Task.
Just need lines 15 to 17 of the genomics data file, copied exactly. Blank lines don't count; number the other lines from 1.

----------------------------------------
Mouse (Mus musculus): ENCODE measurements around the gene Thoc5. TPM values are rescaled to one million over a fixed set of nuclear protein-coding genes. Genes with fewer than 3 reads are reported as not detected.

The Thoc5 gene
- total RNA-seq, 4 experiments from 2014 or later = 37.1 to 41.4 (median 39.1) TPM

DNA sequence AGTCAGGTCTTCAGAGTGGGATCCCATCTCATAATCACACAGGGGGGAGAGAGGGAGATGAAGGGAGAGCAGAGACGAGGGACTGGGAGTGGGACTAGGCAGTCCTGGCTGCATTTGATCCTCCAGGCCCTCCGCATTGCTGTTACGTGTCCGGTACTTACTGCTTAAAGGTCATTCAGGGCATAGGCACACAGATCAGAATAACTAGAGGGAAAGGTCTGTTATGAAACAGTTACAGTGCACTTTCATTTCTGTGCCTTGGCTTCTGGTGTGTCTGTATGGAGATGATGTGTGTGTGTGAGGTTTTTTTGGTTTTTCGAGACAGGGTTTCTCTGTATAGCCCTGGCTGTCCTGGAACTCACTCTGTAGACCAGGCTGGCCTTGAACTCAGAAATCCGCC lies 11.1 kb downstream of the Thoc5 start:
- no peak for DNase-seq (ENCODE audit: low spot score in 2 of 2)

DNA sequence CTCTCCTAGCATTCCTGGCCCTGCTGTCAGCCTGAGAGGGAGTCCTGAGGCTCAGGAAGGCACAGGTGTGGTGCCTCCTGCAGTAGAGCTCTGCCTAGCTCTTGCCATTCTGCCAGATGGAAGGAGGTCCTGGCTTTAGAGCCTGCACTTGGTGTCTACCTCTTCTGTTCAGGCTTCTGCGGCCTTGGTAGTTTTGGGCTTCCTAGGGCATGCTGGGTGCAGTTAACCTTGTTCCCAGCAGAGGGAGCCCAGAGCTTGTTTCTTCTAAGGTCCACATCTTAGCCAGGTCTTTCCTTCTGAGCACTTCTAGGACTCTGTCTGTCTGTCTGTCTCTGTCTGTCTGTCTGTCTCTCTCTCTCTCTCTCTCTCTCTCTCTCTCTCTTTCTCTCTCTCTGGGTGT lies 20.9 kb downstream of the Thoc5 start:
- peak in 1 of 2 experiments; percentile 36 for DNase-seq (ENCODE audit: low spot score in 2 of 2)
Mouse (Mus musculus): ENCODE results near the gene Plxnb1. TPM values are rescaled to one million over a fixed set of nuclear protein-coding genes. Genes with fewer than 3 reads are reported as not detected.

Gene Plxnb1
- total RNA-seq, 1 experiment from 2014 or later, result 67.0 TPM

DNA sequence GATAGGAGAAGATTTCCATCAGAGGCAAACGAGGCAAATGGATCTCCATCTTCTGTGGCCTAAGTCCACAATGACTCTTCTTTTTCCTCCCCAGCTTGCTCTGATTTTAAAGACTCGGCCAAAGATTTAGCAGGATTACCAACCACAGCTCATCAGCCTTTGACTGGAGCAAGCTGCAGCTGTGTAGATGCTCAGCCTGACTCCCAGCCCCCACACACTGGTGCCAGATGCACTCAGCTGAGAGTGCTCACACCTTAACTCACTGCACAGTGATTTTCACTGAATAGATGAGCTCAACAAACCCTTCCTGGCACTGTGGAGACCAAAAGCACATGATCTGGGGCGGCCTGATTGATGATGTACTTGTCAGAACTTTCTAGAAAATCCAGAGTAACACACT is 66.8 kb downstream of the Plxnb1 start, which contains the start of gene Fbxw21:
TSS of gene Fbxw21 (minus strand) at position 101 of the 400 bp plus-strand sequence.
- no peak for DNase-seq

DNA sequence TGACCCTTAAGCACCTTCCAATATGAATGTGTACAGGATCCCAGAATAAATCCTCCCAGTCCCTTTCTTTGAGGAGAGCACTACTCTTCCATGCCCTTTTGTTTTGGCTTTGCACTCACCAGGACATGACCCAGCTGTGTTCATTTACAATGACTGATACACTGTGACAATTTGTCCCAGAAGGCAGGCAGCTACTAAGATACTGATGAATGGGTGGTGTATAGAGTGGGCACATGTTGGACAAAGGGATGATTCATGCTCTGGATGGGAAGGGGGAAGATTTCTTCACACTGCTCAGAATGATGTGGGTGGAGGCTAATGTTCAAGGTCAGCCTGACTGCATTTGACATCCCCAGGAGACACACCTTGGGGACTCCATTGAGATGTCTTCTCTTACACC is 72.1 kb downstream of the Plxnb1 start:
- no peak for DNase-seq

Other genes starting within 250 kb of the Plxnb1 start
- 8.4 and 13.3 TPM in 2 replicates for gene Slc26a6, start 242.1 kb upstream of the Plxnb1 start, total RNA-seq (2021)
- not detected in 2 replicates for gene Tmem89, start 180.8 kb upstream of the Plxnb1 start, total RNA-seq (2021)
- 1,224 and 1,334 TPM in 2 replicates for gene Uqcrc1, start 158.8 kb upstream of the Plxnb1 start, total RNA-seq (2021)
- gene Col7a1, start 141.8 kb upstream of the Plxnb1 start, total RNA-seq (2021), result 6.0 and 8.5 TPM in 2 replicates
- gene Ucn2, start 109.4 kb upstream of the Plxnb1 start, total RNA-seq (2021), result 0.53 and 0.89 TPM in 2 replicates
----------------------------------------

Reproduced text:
- no peak for DNase-seq

Other genes starting within 250 kb of the Plxnb1 start
- 8.4 and 13.3 TPM in 2 replicates for gene Slc26a6, start 242.1 kb upstream of the Plxnb1 start, total RNA-seq (2021)